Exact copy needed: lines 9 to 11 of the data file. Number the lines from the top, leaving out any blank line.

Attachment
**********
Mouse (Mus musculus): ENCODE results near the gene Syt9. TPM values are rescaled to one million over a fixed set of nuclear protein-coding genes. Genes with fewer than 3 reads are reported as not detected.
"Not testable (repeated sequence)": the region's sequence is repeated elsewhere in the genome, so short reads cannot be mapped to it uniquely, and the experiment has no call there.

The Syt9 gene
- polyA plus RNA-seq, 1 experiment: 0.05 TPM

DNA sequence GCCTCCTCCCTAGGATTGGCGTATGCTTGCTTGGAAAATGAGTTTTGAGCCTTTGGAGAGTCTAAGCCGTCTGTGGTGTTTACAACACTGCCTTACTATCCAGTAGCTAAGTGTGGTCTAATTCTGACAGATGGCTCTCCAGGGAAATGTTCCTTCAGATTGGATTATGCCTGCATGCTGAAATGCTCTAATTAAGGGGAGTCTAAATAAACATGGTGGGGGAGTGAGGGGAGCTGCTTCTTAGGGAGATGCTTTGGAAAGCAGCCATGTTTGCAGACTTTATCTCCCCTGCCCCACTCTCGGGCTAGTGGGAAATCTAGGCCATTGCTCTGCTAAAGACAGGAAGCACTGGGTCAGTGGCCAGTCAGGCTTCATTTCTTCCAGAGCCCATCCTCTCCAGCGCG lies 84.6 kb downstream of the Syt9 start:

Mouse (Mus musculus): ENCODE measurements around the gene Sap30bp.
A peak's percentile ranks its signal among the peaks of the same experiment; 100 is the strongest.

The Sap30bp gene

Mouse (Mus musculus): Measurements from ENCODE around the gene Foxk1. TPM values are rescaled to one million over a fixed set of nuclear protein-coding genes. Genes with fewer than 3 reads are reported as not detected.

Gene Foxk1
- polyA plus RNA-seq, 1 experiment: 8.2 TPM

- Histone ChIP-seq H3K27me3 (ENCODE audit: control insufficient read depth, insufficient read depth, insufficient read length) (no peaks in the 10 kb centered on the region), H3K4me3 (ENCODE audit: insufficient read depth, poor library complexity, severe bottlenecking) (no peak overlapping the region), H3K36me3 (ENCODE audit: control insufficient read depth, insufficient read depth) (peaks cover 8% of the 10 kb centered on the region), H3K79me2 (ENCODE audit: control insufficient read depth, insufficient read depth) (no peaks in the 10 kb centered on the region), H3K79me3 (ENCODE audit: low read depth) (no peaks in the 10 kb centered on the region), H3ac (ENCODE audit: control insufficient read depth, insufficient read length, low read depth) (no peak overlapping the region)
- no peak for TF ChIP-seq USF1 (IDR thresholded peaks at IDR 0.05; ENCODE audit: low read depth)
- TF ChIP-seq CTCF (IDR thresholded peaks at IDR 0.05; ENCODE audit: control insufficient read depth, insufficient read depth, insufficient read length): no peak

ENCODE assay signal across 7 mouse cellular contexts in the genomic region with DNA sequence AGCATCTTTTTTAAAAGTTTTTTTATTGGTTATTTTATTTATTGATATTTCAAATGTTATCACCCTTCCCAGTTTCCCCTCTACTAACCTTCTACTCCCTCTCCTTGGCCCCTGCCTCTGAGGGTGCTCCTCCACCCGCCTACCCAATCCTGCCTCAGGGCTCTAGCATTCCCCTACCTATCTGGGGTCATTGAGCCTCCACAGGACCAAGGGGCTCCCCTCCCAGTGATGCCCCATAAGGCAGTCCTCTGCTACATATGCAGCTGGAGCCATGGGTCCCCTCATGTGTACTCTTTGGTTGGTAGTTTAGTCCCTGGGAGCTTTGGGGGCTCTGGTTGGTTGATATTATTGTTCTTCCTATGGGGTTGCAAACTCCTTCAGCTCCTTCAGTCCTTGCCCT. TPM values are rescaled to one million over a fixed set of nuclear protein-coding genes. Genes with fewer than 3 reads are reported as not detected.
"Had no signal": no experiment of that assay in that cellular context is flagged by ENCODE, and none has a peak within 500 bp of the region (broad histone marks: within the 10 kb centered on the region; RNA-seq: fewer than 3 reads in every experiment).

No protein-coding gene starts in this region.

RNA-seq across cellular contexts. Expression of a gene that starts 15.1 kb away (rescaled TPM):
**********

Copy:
Mouse (Mus musculus): Measurements from ENCODE around the gene Foxk1. TPM values are rescaled to one million over a fixed set of nuclear protein-coding genes. Genes with fewer than 3 reads are reported as not detected.

Gene Foxk1
- polyA plus RNA-seq, 1 experiment: 8.2 TPM